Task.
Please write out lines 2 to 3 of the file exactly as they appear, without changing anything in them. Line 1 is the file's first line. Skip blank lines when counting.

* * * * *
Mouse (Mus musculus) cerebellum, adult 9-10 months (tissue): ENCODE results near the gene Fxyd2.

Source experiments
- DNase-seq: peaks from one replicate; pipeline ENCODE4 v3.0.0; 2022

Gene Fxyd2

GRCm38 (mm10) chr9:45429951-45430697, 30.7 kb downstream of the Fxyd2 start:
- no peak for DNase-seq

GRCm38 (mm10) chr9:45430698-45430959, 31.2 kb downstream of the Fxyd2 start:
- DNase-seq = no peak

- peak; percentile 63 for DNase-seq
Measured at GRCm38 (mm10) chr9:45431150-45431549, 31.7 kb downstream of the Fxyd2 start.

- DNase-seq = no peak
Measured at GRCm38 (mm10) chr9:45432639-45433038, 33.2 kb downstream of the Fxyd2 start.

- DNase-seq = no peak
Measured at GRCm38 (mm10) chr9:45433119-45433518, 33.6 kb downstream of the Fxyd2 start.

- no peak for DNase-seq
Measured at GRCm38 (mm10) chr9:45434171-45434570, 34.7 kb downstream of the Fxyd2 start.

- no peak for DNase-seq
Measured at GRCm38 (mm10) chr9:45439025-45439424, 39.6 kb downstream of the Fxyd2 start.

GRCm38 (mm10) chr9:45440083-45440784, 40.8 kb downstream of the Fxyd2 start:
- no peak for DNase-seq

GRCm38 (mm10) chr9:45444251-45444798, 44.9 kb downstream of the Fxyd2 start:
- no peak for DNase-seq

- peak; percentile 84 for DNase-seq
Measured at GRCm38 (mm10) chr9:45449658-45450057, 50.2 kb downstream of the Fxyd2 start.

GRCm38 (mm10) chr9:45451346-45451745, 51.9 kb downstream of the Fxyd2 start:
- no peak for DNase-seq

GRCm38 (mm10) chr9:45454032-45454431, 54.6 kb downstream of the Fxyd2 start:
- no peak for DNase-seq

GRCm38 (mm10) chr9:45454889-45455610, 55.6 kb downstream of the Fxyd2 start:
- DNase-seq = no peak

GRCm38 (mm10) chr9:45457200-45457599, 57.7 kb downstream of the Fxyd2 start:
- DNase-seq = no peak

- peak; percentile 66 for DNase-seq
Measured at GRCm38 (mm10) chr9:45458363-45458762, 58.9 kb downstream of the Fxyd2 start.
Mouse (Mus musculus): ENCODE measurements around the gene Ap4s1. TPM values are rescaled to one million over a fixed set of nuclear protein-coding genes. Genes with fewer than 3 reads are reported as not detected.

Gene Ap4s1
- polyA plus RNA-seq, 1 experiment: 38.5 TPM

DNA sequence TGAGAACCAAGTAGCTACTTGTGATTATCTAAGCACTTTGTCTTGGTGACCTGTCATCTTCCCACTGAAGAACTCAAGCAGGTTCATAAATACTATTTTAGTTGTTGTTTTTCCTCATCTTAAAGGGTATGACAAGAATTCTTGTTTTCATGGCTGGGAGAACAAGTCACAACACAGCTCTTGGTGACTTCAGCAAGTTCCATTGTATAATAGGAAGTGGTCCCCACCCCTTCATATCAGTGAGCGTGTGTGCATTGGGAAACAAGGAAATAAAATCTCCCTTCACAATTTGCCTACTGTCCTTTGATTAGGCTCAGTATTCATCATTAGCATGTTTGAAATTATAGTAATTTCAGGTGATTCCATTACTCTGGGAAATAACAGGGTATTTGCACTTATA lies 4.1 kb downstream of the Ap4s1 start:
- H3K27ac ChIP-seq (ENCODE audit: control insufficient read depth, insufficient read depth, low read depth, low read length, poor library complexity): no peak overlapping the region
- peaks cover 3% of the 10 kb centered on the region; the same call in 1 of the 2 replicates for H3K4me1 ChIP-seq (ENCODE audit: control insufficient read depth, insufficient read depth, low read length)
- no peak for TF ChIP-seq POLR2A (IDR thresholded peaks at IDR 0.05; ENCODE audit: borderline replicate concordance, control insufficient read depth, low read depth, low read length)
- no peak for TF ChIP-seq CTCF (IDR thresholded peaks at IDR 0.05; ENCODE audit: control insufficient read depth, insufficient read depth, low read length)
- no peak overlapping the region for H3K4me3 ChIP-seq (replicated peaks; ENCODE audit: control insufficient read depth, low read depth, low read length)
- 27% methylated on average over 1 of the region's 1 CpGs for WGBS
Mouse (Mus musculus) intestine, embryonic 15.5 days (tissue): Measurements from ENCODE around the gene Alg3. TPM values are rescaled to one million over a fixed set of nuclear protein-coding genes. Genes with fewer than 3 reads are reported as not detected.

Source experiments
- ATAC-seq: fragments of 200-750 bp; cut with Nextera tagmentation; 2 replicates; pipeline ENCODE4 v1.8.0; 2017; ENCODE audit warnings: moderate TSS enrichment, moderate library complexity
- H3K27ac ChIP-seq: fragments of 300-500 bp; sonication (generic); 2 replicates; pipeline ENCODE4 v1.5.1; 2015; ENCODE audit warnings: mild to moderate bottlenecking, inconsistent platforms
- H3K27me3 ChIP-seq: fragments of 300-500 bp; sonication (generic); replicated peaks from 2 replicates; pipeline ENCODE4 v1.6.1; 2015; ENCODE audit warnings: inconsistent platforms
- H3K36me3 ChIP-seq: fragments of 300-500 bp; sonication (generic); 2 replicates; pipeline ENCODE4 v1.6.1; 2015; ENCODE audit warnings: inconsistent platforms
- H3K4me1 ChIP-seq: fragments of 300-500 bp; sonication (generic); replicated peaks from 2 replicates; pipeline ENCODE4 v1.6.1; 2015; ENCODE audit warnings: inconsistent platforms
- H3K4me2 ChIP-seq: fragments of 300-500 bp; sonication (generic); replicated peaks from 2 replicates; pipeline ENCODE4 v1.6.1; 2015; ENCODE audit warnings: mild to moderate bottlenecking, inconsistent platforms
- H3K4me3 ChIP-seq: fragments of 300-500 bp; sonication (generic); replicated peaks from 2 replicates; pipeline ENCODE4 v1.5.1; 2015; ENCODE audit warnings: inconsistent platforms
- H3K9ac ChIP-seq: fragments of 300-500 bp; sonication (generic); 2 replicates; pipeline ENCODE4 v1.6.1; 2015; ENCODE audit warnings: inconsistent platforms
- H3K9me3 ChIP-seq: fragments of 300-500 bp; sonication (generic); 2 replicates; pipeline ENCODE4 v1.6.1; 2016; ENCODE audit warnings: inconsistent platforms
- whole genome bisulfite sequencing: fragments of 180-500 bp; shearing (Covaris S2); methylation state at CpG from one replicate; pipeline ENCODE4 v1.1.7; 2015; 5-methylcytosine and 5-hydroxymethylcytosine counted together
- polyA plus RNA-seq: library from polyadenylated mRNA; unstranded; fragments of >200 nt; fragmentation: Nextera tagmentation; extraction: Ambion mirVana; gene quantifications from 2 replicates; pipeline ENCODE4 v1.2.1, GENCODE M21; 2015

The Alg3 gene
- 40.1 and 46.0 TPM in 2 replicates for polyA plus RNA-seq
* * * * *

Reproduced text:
Source experiments
- DNase-seq: peaks from one replicate; pipeline ENCODE4 v3.0.0; 2022